Source: The Telegraph
Take a walk down Koh San Road in Bangkok and you’ll see people lining the streets asking for money. Only they’re not homeless locals struggling to feed their families; they’re gap yah backpackers who spent their week’s budget on too many drinks in the hostel bar #fail #YOLO.
There has been a recent rise in ‘begpackers’ – that’s backpackers who are begging – across some of the poorest countries in the world. Their attempts to fund their trips via begging, busking and occasionally selling their holiday photos have been snapped and shared on social media by more socially aware travellers – and disgusted locals.
Most of the begpackers have been spotted in South East Asia, along the well-trodden traveller’s trail of Thailand-Cambodia-Laos-Vietnam and across into Malaysia. One woman from Singapore, Maisarah Abu Samah, was shocked to see two white couples selling postcards and playing music for money.
“We find it extremely strange to ask other people for money to help you travel,” she said. “Selling things in the street or begging isn’t considered respectable. People who do so are really in need: they beg in order to buy food, pay their children’s school fees or pay off debts. But not in order to do something seen as a luxury.”
Travelling across the world – even if it’s in cheap hostels on a budget of £5 a day – is not a God-given right; it’s a luxury that millions will never have. Backpackers might be able to justify their behaviour to themselves, saying that they’re not forcing anyone to give to them/they really can’t afford their next flight/they’re busking not begging, but deep down they surely know what they’re doing is wrong.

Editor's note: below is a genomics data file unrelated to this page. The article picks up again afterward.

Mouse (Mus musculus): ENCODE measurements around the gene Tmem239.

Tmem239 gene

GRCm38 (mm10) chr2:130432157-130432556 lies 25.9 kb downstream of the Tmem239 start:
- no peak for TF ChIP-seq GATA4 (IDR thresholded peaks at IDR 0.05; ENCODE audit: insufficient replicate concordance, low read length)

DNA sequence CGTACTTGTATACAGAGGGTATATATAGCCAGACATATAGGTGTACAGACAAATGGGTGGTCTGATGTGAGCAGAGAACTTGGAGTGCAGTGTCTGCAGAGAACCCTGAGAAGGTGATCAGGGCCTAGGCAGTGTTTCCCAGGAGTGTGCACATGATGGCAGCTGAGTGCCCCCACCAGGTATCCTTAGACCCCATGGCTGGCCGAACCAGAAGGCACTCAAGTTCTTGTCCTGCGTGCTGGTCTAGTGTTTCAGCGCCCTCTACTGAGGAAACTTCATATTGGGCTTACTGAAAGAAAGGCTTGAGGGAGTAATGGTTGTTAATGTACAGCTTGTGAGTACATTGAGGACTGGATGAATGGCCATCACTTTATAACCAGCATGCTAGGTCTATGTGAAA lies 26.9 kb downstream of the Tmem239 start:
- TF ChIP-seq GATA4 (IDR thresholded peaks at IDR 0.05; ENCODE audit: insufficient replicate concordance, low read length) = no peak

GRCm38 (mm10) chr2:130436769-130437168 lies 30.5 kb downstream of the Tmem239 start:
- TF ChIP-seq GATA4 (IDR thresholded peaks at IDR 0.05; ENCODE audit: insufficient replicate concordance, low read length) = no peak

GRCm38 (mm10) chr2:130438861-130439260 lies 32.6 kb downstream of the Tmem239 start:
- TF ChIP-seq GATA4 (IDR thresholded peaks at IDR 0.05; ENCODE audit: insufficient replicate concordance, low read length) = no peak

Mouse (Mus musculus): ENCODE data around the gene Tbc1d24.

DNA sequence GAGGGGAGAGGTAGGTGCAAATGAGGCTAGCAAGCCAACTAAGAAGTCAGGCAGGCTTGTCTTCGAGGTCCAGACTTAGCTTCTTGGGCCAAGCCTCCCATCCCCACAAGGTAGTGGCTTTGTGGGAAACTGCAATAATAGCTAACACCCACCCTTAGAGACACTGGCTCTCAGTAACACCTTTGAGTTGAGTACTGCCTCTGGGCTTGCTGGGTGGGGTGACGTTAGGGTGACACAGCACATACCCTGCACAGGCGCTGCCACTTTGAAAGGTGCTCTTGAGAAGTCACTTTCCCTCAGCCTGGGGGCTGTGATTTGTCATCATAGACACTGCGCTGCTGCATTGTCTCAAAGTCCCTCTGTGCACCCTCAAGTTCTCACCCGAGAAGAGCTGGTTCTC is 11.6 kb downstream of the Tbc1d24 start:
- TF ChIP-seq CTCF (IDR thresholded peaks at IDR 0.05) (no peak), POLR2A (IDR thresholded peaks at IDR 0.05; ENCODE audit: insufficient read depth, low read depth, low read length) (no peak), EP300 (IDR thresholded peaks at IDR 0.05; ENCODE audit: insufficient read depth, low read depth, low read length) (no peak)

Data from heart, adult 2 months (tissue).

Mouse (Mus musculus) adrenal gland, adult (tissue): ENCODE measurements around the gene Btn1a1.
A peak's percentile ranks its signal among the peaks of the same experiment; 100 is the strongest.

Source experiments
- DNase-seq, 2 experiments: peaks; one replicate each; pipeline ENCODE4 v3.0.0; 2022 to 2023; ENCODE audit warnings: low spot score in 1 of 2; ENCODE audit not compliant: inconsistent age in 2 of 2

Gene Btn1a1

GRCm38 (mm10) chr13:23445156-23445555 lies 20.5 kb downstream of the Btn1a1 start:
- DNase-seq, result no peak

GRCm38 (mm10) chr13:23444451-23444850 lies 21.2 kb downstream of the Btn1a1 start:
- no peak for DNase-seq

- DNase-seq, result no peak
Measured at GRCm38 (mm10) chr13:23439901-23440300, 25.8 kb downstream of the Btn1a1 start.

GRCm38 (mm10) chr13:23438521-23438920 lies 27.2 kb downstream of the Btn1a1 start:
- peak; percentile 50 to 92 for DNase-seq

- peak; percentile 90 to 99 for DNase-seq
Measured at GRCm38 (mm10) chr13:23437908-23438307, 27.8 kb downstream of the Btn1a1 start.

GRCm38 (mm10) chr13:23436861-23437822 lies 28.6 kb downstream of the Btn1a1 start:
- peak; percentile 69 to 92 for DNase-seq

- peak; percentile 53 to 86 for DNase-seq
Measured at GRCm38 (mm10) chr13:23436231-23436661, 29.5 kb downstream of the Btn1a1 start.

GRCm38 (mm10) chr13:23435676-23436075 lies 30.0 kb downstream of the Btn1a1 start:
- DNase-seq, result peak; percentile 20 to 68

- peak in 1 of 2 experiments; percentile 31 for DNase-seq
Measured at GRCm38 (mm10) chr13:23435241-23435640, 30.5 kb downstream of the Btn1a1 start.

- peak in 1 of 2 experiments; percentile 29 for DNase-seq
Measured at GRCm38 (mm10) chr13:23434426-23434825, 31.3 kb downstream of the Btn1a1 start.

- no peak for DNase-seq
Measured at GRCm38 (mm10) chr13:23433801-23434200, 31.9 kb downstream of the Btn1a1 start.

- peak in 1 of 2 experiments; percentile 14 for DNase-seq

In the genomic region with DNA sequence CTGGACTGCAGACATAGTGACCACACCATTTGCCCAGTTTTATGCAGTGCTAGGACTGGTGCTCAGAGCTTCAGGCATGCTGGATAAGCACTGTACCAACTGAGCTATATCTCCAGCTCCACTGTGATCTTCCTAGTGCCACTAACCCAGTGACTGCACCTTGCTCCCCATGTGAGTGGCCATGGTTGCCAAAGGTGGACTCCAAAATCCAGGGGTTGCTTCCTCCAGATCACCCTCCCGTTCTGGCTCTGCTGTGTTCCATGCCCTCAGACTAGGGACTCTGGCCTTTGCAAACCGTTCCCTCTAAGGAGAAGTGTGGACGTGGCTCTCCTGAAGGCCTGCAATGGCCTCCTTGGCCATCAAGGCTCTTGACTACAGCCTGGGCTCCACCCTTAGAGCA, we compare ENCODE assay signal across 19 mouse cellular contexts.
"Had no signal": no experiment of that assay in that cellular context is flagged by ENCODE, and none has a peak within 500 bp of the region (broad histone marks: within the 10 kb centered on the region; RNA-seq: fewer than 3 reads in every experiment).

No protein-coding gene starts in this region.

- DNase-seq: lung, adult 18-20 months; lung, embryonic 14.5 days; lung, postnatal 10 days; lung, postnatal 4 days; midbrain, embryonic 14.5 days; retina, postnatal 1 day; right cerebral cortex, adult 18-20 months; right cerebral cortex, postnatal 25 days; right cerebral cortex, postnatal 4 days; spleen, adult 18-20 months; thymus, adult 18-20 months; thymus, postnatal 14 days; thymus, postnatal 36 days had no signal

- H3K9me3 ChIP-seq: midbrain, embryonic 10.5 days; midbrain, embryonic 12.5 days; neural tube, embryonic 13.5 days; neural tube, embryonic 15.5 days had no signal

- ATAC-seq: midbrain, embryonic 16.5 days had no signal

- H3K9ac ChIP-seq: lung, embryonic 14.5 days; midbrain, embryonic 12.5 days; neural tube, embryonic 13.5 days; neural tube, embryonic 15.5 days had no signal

You cannot spend time in some of the world’s most deprived areas and fail to see that there is a difference in having your smartphone stolen and not being able to eat. Even if you’re travelling purely so you can use the #wanderlust hashtag and go to a Full Moon party, it’s impossible to ignore the reality of poverty.
People who fail to recognise this are the epitome of white privilege. They think that selling postcards for a few pounds is ‘hilarious’ and a great travelling story, when they’re potentially taking away customers from a local who needs those pounds more than they can ever imagine.
A friend, currently travelling in South East Asia, tells me: “People choose to fritter away money on drinking and expensive meals and activities, then wonder why they’ve run out. Gap year travellers can spend a local’s monthly wage in a day. They have no right to complain and beg. It’s disgusting and out of touch. If they’re really out of money, I’m sure they can sell their iPads.”
There are numerous alternatives for backpackers who run out of cash, from working in hostels, or taking part in programmes where they can work in exchange for free accommodation. There is really no need for them to sit in their Birkenstocks and yoga pants with cardboard placards reading: “I am travelling around Asia without money. Please support my trip” – an actual sign one man has been photographed with.
In recent years, there has also been a rise in people crowdfunding their travels. It’s no longer shocking for a couple to ask for donations to their 5* honeymoon instead of wedding presents, or for people to take to Kickstarter asking for others to help them fund a volunteering scheme abroad.
It’s the modern day equivalent of people pleading with your friends to sign your sponsorship form at school – and it’s getting out of hand.
Backpackers are so convinced they’re ‘giving back’ or ‘living a worthy cultural experience’ they lose sight of what they’re really doing: asking people to give their holiday a cash injection.
It’s bad enough when tourists go on ‘slum tours’ in underdeveloped countries and take photos of beggars, but when they join them so they can pay for white-water rafting, they’re taking their entitlement one step too far.